ACA Repeal and Replacement Update – April 6, 2017
Top takeaways from the week: 1) Negotiations on repeal and replace continued this week, as Congress prepares for an upcoming recess back home; 2) The House Rules Committee approved an amendment to the American Health Care Act that would provide $15 billion over the next 8 years for a risk-sharing program; and 3) The White House has indicated that cost-sharing reduction payments to insurers will continue as long as the House v. Price litigation is pending.
This week, Republicans renewed their efforts to find a compromise solution to repeal and replace the ACA. On Sunday, President Trump commented on the ongoing negotiations, tweeting, “Talks on Repealing and Replacing ObamaCare are, and have been, going on, and will continue until such time as a deal is hopefully struck.”
The White House, led by Vice President Pence, convened several meetings between the conservative House Freedom Caucus and the moderate Tuesday Group to gain consensus on potential changes to the American Health Care Act (AHCA) that might help all sides get to “yes.”
House Action –
Vice President Pence met with both the House Freedom Caucus and the Tuesday Group on April 3 and then again the following day. Freedom Caucus Chairman Meadows (R-NC) said afterward that while no agreement had been made, “There was a general agreement that the progress that we’re making is certainly progress, and there are good discussions.” The House Freedom Caucus has continued to call for amendments to the legislation that would eliminate essential health benefits, community rating, and guaranteed issue arguing that the changes would lower premiums; moderates have balked at such proposals given their expected impact on coverage.
As a result of this week’s negotiations, the House Rules Committee met today and passed an amendment to the AHCA by a party-line vote of 9-2. The amendment, proposed by Reps. Palmer (R-AL) and Schweikert (R-AZ) sets aside an additional $15 billion through 2026 for a risk-sharing program to help states lower premiums for health coverage offered in the individual market. Amendment summary: http://bit.ly/2oFzfWk
House Majority Leader McCarthy also sent out an update to House Republicans today describing progress on the ACA repeal bill. The update notes the addition of the Palmer-Schweikert amendment to the AHCA and informs Members that if a deal is reached over the recess, they may need to return to DC for a vote. Update: http://bit.ly/2nP9IWM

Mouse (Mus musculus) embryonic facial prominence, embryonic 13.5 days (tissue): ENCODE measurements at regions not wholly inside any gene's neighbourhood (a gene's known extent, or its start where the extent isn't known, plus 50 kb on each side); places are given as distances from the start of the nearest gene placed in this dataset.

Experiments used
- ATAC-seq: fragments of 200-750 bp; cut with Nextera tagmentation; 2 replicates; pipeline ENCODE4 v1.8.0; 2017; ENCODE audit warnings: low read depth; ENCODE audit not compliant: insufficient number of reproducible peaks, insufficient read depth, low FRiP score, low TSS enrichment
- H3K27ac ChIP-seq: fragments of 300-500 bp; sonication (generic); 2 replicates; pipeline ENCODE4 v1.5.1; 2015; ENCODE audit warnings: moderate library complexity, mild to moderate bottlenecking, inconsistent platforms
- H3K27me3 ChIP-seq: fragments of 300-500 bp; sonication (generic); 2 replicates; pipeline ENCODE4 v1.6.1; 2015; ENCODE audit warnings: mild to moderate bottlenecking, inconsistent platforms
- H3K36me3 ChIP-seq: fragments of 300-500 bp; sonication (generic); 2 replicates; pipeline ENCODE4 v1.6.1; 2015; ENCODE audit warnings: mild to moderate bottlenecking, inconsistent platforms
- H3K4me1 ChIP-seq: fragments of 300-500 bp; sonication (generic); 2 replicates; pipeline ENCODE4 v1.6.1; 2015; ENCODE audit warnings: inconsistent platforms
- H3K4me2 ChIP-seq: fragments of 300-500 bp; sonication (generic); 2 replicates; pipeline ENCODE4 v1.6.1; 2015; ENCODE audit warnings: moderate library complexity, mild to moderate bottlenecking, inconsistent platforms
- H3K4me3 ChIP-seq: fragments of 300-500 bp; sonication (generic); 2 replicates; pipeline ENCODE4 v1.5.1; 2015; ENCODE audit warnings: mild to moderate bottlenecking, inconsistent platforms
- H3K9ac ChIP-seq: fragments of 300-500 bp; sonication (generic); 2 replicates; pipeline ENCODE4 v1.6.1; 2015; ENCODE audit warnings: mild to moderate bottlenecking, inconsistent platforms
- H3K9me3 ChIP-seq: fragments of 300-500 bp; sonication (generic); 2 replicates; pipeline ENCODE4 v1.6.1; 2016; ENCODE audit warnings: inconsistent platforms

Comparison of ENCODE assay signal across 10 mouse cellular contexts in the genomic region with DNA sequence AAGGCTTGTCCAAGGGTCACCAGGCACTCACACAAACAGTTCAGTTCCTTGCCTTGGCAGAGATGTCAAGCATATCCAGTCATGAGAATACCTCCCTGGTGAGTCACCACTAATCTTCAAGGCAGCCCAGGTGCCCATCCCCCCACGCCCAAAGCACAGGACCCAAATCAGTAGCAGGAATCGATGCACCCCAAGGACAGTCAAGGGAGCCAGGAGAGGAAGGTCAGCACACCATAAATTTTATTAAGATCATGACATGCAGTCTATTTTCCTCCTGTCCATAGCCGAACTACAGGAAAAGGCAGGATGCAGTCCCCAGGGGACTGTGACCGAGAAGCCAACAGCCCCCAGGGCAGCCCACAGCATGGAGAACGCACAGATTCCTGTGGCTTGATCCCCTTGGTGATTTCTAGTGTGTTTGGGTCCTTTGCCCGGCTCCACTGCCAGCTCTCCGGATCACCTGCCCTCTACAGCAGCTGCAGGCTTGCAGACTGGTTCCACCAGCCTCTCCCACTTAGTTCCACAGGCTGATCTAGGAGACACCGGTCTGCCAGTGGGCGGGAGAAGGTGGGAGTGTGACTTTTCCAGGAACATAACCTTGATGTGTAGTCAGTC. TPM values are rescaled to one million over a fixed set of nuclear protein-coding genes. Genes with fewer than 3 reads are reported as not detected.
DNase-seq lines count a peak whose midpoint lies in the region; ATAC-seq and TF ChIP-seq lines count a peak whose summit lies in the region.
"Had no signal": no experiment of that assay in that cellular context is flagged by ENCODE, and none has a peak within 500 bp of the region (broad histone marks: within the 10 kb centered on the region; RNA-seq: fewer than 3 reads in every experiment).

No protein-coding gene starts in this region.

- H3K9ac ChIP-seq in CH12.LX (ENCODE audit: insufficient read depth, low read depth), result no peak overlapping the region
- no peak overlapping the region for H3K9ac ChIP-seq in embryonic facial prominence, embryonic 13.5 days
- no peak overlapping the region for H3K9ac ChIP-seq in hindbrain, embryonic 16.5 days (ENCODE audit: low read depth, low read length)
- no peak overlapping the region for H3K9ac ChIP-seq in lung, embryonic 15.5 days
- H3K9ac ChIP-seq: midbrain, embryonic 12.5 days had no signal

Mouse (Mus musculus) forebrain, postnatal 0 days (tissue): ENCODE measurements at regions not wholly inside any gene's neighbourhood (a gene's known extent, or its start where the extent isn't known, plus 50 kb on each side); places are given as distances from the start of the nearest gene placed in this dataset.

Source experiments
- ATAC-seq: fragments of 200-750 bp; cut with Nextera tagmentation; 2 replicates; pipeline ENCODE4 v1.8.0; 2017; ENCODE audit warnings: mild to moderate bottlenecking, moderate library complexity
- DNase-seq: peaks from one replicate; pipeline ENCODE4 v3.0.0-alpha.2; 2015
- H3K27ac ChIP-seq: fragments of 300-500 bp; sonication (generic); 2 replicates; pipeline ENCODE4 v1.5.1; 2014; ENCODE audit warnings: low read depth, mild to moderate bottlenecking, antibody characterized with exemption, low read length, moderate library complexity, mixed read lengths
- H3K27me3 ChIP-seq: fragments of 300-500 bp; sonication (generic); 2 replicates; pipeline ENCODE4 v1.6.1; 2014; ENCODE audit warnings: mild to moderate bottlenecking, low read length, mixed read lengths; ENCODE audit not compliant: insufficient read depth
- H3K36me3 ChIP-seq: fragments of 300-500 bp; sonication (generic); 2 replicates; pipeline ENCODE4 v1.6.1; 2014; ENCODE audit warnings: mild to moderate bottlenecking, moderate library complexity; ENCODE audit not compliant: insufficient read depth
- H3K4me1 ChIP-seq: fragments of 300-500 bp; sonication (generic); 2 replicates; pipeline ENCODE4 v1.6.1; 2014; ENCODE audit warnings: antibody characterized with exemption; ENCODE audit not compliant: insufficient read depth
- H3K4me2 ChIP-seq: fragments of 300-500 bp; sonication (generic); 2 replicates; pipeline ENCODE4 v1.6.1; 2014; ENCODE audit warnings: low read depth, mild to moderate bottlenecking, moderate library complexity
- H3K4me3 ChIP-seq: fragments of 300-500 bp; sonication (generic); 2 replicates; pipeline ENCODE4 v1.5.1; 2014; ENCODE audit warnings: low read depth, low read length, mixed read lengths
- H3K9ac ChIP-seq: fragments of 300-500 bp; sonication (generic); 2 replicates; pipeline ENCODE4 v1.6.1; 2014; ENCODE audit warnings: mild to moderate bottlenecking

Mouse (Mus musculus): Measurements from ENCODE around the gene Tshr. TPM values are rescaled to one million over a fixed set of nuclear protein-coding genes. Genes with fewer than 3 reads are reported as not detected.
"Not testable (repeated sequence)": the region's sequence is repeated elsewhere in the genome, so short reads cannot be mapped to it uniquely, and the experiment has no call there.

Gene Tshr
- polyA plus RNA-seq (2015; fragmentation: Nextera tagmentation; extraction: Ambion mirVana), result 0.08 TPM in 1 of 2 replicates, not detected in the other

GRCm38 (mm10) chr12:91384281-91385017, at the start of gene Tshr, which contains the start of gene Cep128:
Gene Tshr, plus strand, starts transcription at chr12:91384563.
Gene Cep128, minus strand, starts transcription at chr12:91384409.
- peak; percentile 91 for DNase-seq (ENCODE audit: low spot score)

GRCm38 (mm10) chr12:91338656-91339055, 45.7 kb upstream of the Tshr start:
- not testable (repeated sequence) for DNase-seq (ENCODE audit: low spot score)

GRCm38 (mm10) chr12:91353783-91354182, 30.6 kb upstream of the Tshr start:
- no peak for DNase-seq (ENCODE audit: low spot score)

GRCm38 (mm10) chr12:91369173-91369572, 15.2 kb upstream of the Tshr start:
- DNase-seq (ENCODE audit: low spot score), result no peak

Meanwhile, on April 5, the House passed a bill as a part of “phase 3” of the three phases of ACA repeal and replace. Self-insured health plans may purchase stop-loss coverage to cover costs after claims reach a specified level. The Self-Insurance Protection Act (HR 1304) seeks to protect the special coverage by omitting stop-loss insurance from the definition of “health insurance coverage” in the Public Health Service Act, the Internal Revenue Code, and the Employee Retirement Income Security Act (ERISA). The bill passed the House by a vote of 400-16.
Senate Action –
Sen. Paul (R-KY), one of the harshest critics of the AHCA, floated his own AHCA compromise proposal, which would allow the ACA’s subsidies to stay in place, but to reduce them. The compromise is intended to appeal to moderates, as it would help low-income recipients, while also accommodating for conservatives’ concern over entitlement spending.
Senate Democrats sent a number of letters to President Trump and his Administration this week, urging against efforts to dismantle the ACA, requesting information about the Administration’s plans with respect to the pending cost-sharing reduction litigation, and requesting that the Administration release a list originally provided to the House Freedom Caucus of specific ACA regulations the Administration is willing or planning to repeal or dismantle. Letters led by Sens. Baldwin (D-WI) and Casey (D-PA): http://bit.ly/2nUqk01 and http://bit.ly/2nUAVrG
Administrative Action –
Meanwhile, on Monday, the Administration indicated its intention to continue the ACA’s cost-sharing subsidies while they are part of the ongoing litigation. The statement provides some clarity for insurers as they decide whether to offer plans next year on the exchanges.
If you need help understanding how the rapidly changing health care laws affect your business, contact our DC Health Care Lobbying Firm.